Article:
GVR Image Processing Report
The LWD (Logging While Drilling) GVR tool maps the electrical resistivity of the borehole wall at three depths of penetration. Because the tool is rotating while drilling, its three electrodes (one for each penetration depth) provide 360° data coverage of the borehole wall. These data are displayed as an electrical image of the formation in either gray or color scale. The purpose of this report is to describe the images from the Chevron Gulf Mexico Gas Hydrate JIP Drilling Program and the different steps used to generate them from the raw GVR measurements. The GVR tool also takes total gamma radiation and resistivity logs, which are presented with the standard data.
Location: Nankai Trough (NW Pacific Ocean)
Latitude: 33° 10.0482' N
Longitude: 136° 39.8454' E
Logging-while-drilling date: December 26-27, 2012
Total penetration: 3263.5 m LRF (294.5 m LSF)
Image interval: 43-294 mbsf
Azimuth Reference (P1AZ): -6.70°
Due to no rotation during the wash down and the low rate of penetration, the quality of the resistivity images is poor; sharp horizontal lines and artifacts from ship heave and pipe vibration are observed throughout the logged interval. There are also short intervals (up to 3 meters) of missing data due to high stick-slip. Breakouts can be observed at the following depths: 101.5, 139, 177, 215.5, and 253.5 m LSF.
is required to convert the electrical current in the formation, emitted by the
GVR button electrodes, into a gray or color-scale image representative of the
resistivity changes. This is achieved through two main processing phases, the
first shortly after the data is downloaded from the tool by the Schlumberger
engineer, and the second post-cruise at LDEO-BRG.
orientation and conversion to depth
main processing steps are performed using Schlumberger's Ideal software
package by the Schlumberger LWD engineer, just after the raw data is downloaded
from the tool. An azimuth and a depth are assigned to each measurement based on
measurements of the pipe orientation and position at the rig floor. The
resistivity measurements are assigned to 56 radial bins (each 6.4°wide). A full 360° revolution of resistivity data is sampled every 10 (or 20)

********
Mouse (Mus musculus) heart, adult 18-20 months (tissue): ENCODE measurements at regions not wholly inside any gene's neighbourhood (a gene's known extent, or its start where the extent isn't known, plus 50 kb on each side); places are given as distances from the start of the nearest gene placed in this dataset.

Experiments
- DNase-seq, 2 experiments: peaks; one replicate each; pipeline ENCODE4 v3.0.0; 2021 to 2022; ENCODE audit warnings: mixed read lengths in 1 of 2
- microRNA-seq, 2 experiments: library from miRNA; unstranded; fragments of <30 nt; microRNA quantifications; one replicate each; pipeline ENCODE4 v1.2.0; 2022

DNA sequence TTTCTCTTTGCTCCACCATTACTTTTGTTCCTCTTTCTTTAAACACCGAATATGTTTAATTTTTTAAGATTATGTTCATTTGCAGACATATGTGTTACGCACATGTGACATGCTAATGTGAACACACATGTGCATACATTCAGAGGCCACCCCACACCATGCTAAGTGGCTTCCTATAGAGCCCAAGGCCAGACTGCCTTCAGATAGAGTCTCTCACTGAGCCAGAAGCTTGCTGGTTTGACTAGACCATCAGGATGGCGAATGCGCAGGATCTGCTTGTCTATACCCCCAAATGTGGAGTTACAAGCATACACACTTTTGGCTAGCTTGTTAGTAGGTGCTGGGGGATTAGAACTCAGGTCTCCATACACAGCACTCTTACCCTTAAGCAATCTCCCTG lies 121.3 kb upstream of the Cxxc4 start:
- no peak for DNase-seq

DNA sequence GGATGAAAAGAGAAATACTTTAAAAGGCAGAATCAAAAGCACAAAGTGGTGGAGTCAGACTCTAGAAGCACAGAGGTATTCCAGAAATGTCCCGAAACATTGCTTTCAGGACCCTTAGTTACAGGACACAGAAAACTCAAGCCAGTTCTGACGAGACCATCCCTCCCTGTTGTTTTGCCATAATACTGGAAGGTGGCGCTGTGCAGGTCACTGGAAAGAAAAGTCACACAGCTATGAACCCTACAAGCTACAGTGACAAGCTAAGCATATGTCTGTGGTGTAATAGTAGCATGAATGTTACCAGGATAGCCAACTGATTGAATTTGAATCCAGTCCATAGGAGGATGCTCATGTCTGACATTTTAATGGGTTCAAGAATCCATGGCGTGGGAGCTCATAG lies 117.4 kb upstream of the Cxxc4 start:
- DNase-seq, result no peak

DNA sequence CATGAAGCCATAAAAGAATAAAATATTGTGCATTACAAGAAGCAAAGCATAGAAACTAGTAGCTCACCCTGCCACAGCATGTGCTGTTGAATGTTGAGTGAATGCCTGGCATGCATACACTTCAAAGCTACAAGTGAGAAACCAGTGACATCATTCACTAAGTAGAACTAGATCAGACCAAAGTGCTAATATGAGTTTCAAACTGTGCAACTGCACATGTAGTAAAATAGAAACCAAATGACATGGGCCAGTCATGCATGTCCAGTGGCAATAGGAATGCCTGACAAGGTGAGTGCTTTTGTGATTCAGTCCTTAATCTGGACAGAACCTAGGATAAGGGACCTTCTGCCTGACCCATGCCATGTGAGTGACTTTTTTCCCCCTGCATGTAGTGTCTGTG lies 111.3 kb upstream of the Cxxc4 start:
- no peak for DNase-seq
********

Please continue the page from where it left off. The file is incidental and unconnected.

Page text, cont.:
seconds, therefore the data density in terms of depth depends upon the rate of
penetration (ROP) into the formation – the slower the penetration, the
more densely sampled the formation will be. For this hole, the ROP was
in the 35-45 m/hr range.
GVR tool does not move with a constant velocity down the hole: new sections of
drill pipe have to be added every 10 m and ship heave is never completely
compensated. This means that there will often be repeat measurements for one
particular depth in the borehole. The measurement that is used is the first one
taken at a particular point, before the borehole has had time to deteriorate.
effects of ship heave are sometimes apparent as horizontal discontinuities in
the image. They exist because it can be difficult, with a long drill string, to
accurately determine the depth of the bit based on measurements on the rig
GVR data is output from the Ideal software as a depth-indexed DLIS file.
The DLIS file is loaded into the
Schlumberger GeoQuest GeoFrame software at LDEO-BRG, where the depth-based
image for each depth of penetration (shallow, medium, and deep) is normalized
both statically and dynamically.
normalization', a histogram equalization technique is used to obtain the maximum
quality image. In this technique, the resistivity range of the entire interval
of good data is computed and partitioned into 256 color levels. This type of
normalization is best suited for large-scale resistivity variations.
The image can be enhanced when it is
desirable to highlight features in sections of the well where resistivity
events are relatively subdued when compared with the overall resistivity range
in the section. This enhancement is called 'dynamic normalization'.
By rescaling the color intensity over a smaller interval, the contrast between
adjacent resistivity levels is enhanced. It is important to note that with
dynamic normalization, resistivities in two distant sections of the hole cannot
be directly compared with each other. A 6-ft normalization interval is used.
The normalized images are shifted to a
sea-floor reference and converted to gif files using in-house software. They
are presented in the downhole log online database. The image is displayed as an
unwrapped borehole cylinder. A dipping plane in the borehole will be displayed
as a sinusoid on the image; the amplitude of this sinusoid is proportional to
the dip of the plane. The images are oriented with respect to the north, hence
the strike of dipping features can also be determined.
For questions about the online database, please contact:
E-mail: Cristina Broglia
For questions about the procesing of the resistivity images, please contact:
E-mail: Tanzhuo Liu
For questions about the logs, please contact: